Cancer centre to be built following NI policy switch

A CONTROVERSIAL cross-Border cancer radiotherapy centre based in Derry is to go ahead after a policy switch announced by the …

A CONTROVERSIAL cross-Border cancer radiotherapy centre based in Derry is to go ahead after a policy switch announced by the Stormont health minister.

Edwin Poots told the Northern Assembly yesterday he was reversing an earlier decision not to proceed with the £65 million (€74.6 million) centre which is to be supported by the Irish Government to the tune of €19 million.

Former health minister Michael McGimpsey told a closing session of the outgoing Assembly in March he could not proceed with the investment at Altnagelvin hospital in Derry on account of budgetary problems.

This prompted a letter of concern from Minister for Health Dr James Reilly, who is keen for the facility to proceed.


However, Mr Poots said yesterday he would find the necessary funds and confirmed the Government remained committed to the project, as originally conceived, which will offer radiotherapy services to cancer sufferers across the northwest.

“Making a decision on the proposed radiotherapy unit at Altnagelvin was my first priority as health minister,” Mr Poots said.

“It was vital that I took the time to look at all the evidence properly to reach the right decision for the right reasons. I have now thoroughly reviewed all the relevant information and I have decided to make the necessary funding – both current and capital – available.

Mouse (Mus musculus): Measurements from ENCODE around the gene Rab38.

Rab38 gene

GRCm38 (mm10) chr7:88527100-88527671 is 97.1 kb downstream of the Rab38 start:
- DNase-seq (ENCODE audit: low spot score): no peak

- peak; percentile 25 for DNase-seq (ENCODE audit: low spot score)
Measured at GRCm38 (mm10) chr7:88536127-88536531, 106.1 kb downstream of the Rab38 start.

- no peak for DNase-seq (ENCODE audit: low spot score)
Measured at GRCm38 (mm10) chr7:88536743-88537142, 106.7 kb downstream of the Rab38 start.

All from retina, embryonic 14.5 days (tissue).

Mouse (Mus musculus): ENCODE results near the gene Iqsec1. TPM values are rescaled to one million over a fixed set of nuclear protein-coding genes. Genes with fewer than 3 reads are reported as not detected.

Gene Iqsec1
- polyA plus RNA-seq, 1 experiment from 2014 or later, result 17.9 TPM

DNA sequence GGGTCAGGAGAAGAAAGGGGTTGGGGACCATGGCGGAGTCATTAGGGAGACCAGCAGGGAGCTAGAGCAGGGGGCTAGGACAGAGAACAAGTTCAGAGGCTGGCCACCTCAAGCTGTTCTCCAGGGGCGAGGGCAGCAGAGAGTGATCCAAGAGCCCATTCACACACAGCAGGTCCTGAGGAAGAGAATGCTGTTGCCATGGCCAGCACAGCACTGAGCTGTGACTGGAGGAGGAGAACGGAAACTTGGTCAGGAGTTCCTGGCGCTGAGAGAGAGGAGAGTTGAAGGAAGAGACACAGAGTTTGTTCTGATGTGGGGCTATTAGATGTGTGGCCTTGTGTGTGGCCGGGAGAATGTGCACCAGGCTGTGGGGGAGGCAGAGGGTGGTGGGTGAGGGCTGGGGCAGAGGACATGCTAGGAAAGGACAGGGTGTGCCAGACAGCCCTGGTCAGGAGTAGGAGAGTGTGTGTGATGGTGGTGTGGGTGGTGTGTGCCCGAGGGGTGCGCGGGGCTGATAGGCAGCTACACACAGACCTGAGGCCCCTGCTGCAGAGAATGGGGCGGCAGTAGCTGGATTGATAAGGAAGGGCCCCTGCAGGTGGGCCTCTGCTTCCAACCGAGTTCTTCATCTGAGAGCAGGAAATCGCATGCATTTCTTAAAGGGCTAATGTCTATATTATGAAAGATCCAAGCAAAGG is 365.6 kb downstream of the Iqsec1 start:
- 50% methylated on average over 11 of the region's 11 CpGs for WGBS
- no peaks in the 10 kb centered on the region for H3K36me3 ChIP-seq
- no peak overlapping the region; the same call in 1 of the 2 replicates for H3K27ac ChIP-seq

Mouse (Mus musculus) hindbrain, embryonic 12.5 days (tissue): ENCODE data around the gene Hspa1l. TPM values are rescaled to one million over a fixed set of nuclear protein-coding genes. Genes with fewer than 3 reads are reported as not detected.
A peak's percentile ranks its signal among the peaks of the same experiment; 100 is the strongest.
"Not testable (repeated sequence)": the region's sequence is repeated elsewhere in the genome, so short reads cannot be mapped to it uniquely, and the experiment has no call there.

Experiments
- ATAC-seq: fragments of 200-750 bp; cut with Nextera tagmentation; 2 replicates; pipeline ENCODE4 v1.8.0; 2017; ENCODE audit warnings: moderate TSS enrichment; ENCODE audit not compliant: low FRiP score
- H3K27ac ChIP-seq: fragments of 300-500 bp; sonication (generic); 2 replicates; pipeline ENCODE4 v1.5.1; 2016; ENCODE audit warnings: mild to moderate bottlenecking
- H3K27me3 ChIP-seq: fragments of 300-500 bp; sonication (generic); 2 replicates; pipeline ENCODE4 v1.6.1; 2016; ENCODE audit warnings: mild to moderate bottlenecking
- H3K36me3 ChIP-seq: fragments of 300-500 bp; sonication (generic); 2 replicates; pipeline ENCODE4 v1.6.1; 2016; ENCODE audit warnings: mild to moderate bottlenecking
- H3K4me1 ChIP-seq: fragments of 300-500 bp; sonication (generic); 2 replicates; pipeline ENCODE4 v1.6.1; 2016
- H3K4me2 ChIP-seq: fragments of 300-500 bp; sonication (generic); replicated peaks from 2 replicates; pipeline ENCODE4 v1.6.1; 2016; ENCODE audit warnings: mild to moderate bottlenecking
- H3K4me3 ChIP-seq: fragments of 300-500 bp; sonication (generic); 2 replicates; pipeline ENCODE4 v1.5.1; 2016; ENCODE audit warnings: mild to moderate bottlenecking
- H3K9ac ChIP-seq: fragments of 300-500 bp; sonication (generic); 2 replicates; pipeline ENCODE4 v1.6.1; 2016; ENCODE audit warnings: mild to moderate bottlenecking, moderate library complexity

He added: “This amounts to £56 million being made available to build the unit and an estimated additional £9 million being made available over current service provision for running costs.”

Earlier he told the Assembly: “Upon my appointment, I began to consider all aspects of this proposal. On my second day, I visited Altnagelvin to hear from staff and patients. This gave me a clearer understanding of the very real and human impact of this decision.

“We must never be complacent about cancer. We must do all we can to respond to the challenge of this illness,” Mr Potts said.

“And it is a challenge both in terms of the resources required to combat it and in terms of the sheer number of people affected.”

The planned centre is due to be completed in 2016.

The Minister has been lobbied strongly by campaigners from Derry and the surrounding area styling themselves the Pink Ladies.

On completion of the investment some 90 per cent of cancer sufferers in Northern Ireland and Co Donegal will be within an hour of a radiotherapy service.

The decision was welcomed by politicians on both sides of the Border, including Fianna Fáil Donegal North East TD Charlie McConalogue.

“It is only fair that patients in Donegal have access to cancer treatment services within a reasonable distance from their homes,” Mr McConalogue said.